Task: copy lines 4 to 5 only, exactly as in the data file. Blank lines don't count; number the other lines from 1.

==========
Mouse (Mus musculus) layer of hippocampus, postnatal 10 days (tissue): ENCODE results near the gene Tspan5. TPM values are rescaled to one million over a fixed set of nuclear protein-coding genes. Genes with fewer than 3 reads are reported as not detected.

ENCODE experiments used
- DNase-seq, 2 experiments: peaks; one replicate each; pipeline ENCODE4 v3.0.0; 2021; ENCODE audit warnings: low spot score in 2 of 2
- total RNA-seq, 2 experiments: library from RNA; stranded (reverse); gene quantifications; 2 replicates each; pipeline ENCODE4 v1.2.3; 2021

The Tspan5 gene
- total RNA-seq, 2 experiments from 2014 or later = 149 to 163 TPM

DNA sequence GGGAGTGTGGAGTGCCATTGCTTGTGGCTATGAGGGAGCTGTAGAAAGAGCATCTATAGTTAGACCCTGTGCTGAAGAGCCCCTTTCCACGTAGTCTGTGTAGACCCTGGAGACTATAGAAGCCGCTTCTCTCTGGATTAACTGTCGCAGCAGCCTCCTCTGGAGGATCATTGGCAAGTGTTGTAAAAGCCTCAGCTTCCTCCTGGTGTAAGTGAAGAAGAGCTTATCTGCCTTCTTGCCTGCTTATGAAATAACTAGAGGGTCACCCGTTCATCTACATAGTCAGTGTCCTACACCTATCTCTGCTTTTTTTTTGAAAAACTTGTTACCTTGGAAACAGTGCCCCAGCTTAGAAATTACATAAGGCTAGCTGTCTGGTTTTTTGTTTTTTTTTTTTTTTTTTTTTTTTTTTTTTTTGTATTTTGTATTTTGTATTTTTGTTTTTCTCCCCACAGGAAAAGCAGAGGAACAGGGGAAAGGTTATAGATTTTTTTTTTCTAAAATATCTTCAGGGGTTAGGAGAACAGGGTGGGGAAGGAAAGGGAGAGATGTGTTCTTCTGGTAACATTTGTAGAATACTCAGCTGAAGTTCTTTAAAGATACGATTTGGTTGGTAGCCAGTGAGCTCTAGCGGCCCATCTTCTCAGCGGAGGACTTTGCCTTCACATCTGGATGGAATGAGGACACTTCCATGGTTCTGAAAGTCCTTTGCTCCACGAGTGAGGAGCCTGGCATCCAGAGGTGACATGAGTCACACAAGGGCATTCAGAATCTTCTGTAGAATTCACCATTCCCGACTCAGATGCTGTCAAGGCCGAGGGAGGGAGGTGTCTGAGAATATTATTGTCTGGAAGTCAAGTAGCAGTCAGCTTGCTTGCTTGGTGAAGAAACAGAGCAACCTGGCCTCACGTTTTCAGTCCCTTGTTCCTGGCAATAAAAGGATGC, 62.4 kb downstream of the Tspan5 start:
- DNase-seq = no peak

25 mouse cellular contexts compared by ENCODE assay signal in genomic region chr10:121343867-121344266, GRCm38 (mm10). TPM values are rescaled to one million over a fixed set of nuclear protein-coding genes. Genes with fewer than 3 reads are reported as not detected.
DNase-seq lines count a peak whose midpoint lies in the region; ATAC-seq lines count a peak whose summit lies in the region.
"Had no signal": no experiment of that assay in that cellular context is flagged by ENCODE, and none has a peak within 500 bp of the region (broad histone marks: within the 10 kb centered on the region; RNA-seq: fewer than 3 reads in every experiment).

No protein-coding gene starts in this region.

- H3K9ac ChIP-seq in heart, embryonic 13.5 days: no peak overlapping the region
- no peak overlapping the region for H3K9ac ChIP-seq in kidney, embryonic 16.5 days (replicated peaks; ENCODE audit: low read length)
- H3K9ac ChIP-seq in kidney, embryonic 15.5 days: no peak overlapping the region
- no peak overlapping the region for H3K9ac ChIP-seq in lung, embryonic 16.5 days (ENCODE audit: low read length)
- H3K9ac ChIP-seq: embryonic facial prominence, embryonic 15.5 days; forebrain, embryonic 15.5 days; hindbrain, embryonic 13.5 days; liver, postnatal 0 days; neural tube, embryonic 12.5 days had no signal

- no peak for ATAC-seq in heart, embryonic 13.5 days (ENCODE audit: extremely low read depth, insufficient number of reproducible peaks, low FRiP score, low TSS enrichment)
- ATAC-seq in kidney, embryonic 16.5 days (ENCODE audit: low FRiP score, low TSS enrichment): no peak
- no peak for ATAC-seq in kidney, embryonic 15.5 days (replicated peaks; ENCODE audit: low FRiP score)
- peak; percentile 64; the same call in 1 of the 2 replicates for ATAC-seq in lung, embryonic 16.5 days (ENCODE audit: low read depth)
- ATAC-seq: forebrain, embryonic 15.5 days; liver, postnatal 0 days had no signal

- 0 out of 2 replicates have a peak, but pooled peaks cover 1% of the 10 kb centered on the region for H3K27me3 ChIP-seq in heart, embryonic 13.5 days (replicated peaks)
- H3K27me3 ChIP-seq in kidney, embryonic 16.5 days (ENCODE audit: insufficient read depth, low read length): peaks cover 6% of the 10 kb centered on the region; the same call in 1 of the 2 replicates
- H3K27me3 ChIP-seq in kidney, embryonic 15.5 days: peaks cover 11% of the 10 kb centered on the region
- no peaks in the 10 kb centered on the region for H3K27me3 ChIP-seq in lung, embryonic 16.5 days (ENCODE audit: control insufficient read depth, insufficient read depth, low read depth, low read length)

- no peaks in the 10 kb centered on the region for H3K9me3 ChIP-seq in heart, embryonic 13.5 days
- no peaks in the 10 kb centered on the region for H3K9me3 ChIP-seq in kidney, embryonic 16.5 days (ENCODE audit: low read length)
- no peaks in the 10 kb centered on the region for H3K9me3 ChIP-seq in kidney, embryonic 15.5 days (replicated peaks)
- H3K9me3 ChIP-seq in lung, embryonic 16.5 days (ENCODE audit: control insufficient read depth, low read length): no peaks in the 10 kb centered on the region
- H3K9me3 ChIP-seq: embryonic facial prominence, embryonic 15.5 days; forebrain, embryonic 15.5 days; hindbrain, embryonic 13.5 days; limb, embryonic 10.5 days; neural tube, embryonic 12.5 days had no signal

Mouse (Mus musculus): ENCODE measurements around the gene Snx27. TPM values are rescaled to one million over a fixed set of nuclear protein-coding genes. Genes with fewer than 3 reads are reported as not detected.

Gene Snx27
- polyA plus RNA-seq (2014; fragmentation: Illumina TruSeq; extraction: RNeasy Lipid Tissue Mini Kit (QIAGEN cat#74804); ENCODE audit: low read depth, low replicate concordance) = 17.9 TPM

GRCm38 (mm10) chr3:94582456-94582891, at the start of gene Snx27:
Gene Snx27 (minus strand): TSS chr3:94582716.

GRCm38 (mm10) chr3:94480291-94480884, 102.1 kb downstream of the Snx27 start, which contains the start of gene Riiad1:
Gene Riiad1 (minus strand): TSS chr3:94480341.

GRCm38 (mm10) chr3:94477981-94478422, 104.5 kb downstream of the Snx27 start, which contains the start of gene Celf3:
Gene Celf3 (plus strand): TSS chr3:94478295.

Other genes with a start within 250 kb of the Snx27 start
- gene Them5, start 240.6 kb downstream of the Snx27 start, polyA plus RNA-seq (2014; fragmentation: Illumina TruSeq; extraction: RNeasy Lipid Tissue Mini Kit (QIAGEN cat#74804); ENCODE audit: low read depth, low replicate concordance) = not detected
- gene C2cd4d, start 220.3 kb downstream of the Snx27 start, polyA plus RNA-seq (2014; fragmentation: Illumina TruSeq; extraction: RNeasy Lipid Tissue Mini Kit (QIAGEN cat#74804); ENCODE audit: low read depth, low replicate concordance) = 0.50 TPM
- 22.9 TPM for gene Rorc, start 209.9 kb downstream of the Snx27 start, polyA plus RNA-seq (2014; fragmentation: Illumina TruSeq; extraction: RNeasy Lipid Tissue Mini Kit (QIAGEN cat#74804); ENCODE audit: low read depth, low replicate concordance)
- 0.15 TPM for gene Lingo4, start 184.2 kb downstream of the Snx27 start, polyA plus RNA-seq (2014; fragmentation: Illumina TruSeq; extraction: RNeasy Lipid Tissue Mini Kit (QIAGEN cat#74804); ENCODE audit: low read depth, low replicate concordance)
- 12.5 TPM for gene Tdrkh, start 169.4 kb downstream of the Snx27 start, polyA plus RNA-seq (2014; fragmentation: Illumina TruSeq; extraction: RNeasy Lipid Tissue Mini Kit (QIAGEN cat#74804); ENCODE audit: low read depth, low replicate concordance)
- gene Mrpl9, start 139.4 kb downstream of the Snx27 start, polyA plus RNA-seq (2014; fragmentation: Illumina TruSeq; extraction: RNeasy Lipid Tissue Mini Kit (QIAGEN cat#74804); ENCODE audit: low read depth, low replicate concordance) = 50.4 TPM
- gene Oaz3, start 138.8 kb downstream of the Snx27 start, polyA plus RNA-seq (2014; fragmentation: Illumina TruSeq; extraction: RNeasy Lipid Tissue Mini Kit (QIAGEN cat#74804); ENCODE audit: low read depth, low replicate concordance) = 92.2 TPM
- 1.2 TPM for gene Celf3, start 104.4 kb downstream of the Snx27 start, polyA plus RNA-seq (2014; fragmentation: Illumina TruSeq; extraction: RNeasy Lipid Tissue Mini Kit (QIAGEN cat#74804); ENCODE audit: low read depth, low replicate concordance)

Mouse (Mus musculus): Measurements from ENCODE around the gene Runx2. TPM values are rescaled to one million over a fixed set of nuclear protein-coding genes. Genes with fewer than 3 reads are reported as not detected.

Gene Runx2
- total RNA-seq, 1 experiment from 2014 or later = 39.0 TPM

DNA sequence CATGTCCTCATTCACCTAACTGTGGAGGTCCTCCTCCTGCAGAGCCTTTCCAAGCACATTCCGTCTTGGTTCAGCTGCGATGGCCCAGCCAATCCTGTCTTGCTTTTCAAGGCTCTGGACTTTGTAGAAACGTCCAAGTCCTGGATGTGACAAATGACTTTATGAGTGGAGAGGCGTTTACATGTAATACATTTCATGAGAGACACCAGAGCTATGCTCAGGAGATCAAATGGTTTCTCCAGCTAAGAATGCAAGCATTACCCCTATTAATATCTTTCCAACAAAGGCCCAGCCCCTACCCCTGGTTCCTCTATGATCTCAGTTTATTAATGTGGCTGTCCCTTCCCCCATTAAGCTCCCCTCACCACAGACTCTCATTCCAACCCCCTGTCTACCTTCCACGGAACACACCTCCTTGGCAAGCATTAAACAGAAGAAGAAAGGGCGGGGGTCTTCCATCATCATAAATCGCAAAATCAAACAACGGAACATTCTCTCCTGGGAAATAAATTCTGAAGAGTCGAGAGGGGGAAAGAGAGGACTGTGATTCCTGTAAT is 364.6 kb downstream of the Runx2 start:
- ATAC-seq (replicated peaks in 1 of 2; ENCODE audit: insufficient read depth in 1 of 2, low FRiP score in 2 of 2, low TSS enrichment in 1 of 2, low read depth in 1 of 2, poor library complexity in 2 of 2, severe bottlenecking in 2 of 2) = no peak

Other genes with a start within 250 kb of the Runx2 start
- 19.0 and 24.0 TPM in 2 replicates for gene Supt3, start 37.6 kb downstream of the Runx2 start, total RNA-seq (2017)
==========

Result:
- total RNA-seq, 2 experiments: library from RNA; stranded (reverse); gene quantifications; 2 replicates each; pipeline ENCODE4 v1.2.3; 2021

The Tspan5 gene